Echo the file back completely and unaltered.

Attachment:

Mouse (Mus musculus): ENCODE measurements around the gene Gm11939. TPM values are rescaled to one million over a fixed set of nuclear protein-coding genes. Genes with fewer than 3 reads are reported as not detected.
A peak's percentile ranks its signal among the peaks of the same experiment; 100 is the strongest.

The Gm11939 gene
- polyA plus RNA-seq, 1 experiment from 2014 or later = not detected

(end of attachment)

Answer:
Mouse (Mus musculus): ENCODE measurements around the gene Gm11939. TPM values are rescaled to one million over a fixed set of nuclear protein-coding genes. Genes with fewer than 3 reads are reported as not detected.
A peak's percentile ranks its signal among the peaks of the same experiment; 100 is the strongest.

The Gm11939 gene
- polyA plus RNA-seq, 1 experiment from 2014 or later = not detected